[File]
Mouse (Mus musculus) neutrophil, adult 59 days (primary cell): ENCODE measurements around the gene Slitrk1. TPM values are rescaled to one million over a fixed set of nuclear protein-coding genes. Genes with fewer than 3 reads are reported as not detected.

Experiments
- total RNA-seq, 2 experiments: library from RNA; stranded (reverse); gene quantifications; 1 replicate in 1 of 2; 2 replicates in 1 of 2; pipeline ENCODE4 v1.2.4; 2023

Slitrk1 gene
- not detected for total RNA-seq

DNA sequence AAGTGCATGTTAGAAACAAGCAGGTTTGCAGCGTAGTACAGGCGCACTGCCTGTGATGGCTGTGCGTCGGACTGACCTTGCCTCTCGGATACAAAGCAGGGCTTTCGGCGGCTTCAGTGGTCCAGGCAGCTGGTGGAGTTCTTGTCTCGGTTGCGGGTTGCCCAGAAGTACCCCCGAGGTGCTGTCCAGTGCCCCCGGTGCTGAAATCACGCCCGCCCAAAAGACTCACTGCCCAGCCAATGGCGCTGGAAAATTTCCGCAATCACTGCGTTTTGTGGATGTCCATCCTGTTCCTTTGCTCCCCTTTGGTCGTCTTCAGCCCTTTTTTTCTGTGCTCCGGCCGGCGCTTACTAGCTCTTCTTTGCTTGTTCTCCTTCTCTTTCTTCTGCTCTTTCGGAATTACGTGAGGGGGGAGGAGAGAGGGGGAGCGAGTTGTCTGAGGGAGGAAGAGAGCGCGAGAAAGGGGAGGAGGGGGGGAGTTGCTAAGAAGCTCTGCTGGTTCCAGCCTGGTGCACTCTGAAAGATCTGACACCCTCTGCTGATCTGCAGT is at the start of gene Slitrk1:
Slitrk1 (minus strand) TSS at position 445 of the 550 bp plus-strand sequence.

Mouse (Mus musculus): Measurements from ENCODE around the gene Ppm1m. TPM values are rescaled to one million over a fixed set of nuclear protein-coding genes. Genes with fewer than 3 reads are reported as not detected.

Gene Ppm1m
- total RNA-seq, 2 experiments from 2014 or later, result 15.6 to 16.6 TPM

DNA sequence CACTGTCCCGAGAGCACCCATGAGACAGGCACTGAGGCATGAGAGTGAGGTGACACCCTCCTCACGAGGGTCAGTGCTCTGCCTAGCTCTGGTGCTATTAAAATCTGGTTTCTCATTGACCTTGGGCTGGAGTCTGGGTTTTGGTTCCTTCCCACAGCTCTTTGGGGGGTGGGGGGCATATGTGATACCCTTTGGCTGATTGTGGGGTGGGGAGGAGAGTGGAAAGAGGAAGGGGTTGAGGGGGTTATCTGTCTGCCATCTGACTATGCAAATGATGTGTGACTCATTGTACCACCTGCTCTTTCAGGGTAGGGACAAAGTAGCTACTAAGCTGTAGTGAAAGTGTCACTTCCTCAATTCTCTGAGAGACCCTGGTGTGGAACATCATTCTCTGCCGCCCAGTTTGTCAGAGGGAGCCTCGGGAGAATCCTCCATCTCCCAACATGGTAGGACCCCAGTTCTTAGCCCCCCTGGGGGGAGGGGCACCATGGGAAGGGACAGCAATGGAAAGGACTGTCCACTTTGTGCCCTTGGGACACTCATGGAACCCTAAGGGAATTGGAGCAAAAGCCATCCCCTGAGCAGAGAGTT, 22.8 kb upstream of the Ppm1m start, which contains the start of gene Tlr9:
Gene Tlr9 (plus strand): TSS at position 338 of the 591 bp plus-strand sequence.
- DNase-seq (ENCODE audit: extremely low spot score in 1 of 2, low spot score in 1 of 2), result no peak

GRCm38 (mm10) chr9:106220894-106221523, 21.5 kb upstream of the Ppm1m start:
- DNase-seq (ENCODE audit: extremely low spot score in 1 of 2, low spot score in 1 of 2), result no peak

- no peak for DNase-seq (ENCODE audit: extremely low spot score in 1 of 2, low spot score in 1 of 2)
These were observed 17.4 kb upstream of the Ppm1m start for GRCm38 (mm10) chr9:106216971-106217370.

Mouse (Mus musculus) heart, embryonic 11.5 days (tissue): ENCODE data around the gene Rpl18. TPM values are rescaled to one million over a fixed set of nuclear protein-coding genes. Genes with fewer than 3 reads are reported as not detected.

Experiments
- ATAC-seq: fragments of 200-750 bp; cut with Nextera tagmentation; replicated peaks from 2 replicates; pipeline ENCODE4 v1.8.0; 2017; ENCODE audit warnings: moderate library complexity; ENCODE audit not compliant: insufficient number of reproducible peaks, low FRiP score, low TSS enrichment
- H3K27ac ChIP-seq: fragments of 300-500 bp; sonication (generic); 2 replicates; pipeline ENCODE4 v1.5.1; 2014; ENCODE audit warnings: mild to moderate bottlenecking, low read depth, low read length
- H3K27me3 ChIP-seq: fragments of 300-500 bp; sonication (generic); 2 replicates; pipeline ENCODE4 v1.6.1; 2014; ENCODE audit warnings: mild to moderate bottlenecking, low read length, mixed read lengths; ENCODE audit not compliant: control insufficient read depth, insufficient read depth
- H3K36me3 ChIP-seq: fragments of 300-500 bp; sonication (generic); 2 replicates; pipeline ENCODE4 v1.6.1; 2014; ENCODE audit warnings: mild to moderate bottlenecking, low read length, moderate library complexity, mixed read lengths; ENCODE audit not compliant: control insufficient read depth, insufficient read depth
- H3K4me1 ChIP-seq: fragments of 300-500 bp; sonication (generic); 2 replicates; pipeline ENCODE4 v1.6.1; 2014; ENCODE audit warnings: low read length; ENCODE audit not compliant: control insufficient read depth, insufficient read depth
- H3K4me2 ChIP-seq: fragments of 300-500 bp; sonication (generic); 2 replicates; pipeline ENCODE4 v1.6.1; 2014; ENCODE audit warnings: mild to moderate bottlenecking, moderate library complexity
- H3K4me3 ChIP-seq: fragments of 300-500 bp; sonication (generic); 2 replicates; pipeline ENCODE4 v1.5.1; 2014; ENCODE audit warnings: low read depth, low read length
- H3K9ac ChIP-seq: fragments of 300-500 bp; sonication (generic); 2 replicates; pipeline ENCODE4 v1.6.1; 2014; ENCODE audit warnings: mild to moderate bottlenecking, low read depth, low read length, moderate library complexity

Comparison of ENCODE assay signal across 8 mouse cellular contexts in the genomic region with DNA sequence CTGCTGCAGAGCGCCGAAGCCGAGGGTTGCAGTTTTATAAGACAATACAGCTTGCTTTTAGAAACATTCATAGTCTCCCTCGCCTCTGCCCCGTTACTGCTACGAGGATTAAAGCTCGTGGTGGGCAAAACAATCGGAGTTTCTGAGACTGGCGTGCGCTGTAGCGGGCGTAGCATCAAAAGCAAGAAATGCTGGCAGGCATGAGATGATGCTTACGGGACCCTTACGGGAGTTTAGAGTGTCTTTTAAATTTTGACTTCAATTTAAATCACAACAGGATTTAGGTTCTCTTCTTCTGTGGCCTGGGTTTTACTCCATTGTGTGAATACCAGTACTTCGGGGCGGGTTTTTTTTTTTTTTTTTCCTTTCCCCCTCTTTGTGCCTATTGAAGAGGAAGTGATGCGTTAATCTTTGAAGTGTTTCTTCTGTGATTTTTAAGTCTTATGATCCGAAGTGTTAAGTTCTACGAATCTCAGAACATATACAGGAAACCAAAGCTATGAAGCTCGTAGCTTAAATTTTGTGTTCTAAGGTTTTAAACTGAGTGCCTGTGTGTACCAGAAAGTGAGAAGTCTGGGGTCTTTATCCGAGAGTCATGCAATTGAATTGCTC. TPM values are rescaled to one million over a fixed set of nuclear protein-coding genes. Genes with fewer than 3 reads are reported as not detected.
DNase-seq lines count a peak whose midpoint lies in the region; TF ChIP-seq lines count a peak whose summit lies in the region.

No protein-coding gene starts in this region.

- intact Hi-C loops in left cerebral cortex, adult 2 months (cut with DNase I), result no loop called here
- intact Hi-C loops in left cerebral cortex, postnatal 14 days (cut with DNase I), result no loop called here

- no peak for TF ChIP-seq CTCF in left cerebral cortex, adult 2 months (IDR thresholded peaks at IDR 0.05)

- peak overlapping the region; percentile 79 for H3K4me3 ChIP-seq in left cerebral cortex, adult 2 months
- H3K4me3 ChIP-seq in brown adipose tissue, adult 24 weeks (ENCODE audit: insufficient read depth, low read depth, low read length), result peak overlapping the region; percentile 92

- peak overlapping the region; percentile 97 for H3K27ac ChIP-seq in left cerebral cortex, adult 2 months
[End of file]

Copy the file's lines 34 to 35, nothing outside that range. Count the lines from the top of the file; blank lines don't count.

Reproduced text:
- peak overlapping the region; percentile 79 for H3K4me3 ChIP-seq in left cerebral cortex, adult 2 months
- H3K4me3 ChIP-seq in brown adipose tissue, adult 24 weeks (ENCODE audit: insufficient read depth, low read depth, low read length), result peak overlapping the region; percentile 92